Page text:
Southwest University Park: A Grand Slam for El Paso
SOUTHWEST UNIVERSITY PARK
Location: El Paso, TX
Owner: Mountain Star Sports, City of El Paso
Size: 6 acres
Expertise: Structural, Civil, and Traffic Engineering
Architects: Populous / MNK Architects
Certification: LEED® Gold
Awards: Project of the Year, ENR Texas & Louisiana
Structures Project of the Year ($25-$75 million), Texas Chapter, American Public Works Association
Ballpark of the Year, 2014, Ballpark Digest
2015 ACEC Texas Engineering Excellence Award Gold Medal
2015 ACEC Engineering Excellence Award National Honor Award (Top 24 Projects in Nation)
At the start of the 2015 season, the El Paso Chihuahuas of the AAA Minor League (MiLB) were one year old and sporting a fresh new stadium in their hometown of El Paso, Texas. The Chihuahuas not only have what Joe Mock of Baseballparks.com calls an “exemplary ballpark” but also one of the first two LEED Gold certified ballparks in the country – and the only such ballpark in the Minor League.
The Chihuahua’s have started life with momentum. Winning has something to do with this. So does the ballpark. It was designed by Populous, who brought Walter P Moore in to provide multiple engineering services.
Part of the Game
Mountain Star Sports Group and the City of El Paso chose a site in downtown El Paso intended to boost development in the city’s CBD. And it has. But while it was ideally suited for that, there were some less than ideal building conditions.
For starters, the site was slightly less than six acres, tight for a ballpark, even a Minor League one. It also was irregularly shaped. Worse, it sloped steeply. And its boundaries were constrained, particularly on the south. Here, 160 feet from where the new stadium’s home plate would be, stood a massive concrete retaining wall. It separated the edge of the site’s outfield from the Bataan Memorial Trainway. Twenty-two feet, on the other side of this wall, lay multiple railroad tracks (including Union Pacific’s main line from Los Angeles to Florida). It is a busy corridor that’s been in place for a very long time.
Then there were underground utilities. Among them, running more or less parallel to the retaining wall, 15 feet below grade, is an 84” diameter storm sewer. Immediately above it is where the grandstand was to be located.
Now add to the mix an unusually short timeframe (18-months for design, construction, and demolition of the old, abandoned City Hall). Furthermore, the 2014 season opening left us with no wiggle room. From every angle, the project was rife with challenge. But then, in baseball, rising to the occasion is part of the game. At least the engineering challenges were familiar.
The ballpark completely filled its site. The Bataan Memorial Trainway retaining wall loomed large in our initial planning. Since it couldn’t handle added load, we designed a foundation system that used 80 foot deep augercast piles to support the grandstand. Furthermore, a line of columns nearest the trainway were situated directly over the retaining wall’s horizontal concrete foot. To accommodate the required piers, it was necessary to drill through this footing (with a custom-designed drill bit). The top 30 feet of the piers were then encased in steel jackets of salvaged oil field drilling pipe and concrete was poured into the jackets. This approach avoided placing any additional loads on the soil behind the retaining wall. It also saved substantial cost and time by eliminating extensive excavation.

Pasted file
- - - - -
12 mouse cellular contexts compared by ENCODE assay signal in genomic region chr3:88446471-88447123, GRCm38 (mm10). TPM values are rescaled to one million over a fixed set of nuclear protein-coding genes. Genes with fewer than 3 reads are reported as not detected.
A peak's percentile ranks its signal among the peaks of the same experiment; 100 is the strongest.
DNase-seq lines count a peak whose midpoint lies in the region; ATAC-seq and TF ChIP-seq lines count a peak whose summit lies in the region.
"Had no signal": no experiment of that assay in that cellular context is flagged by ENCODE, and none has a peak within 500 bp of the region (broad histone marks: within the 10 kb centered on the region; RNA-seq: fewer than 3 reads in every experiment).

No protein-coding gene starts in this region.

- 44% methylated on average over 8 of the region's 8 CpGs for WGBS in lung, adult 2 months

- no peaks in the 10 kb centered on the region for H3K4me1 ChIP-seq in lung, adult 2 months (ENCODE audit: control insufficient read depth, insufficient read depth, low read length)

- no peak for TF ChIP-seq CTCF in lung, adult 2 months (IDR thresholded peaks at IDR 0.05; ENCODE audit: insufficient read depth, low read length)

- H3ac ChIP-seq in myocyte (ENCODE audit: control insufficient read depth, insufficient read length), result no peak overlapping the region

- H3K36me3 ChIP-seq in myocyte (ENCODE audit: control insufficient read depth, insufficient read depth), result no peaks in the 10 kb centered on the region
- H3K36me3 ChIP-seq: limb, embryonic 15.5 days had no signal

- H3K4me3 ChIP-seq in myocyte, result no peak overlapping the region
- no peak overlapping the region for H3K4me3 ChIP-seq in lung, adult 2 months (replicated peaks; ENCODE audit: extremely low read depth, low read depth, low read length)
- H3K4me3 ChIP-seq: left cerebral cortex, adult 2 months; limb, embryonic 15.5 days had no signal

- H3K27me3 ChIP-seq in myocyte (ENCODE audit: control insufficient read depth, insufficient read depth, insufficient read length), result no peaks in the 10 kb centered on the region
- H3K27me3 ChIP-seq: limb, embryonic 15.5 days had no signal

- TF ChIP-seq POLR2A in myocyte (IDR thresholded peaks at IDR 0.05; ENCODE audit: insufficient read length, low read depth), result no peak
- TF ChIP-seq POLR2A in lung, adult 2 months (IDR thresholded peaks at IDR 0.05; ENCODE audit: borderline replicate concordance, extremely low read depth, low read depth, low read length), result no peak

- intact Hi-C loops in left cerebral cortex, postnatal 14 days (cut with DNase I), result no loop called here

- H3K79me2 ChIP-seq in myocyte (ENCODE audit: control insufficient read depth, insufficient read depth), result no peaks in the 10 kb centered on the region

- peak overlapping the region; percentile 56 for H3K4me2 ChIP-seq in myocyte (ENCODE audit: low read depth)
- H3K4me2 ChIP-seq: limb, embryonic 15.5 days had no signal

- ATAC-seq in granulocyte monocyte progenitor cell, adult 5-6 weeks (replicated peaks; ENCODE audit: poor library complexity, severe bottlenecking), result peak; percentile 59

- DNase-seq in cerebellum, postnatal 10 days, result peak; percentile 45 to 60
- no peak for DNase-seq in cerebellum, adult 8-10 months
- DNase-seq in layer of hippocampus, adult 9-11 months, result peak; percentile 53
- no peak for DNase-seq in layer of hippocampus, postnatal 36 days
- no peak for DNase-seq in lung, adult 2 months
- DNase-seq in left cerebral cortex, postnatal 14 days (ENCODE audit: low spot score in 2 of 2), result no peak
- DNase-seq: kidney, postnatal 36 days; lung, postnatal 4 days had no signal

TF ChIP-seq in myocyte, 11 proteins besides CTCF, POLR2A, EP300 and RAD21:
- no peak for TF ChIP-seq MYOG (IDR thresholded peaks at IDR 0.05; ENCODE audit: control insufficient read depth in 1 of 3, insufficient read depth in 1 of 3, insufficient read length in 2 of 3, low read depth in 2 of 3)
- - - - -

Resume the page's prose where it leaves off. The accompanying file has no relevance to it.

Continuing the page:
Access to the ballpark was another major concern, especially for the client. Parking garages in the area were plentiful, so we elected not to build a dedicated garage, saving both time and money. To get the most from the small site, we reduced the width of adjacent streets and their rights-of-way. Our traffic studies confirmed that shared pedestrian-vehicle arteries not only could handle game day traffic (including regular traffic) around the stadium but also would create a more intimate and friendly environment.
This led us to engineer Texas’ first modern “woonerf," a curb-less drivable sidewalk conceived by the Dutch and referred to by urban planners as a “living street” which uses texture as a way to designate a shared area that serves both autos and pedestrians in the same space. This had an impact on numerous utility functions. We worked closely with the City and helped coordinate the relocation of major telecommunication lines, an electrical transmission line, a sanitary sewer, and a water line.
Throughout the project, we used a fully connected BIM model to inform decision makers with accurate, timely, and literal detail in the planning, communications, coordination, approvals, and solutions required. BIM also made it possible to elicit distinct solutions to complex technical designs. That, in turn, helped keep the project moving forward and on schedule.
For all of its challenges, Southwestern University Park has surpassed expectations. In their first year, the Chihuahuas played before record crowds, with 48 sellouts in their first 68 games, attendance levels virtually unmatched in the minors. They and their ballpark took the challenge and proved that nothing’s too big to take on. We get that. But perhaps an MLB scout’s characterization sums things up best: “What personality! There is no minor league ballpark that I have visited that has more.”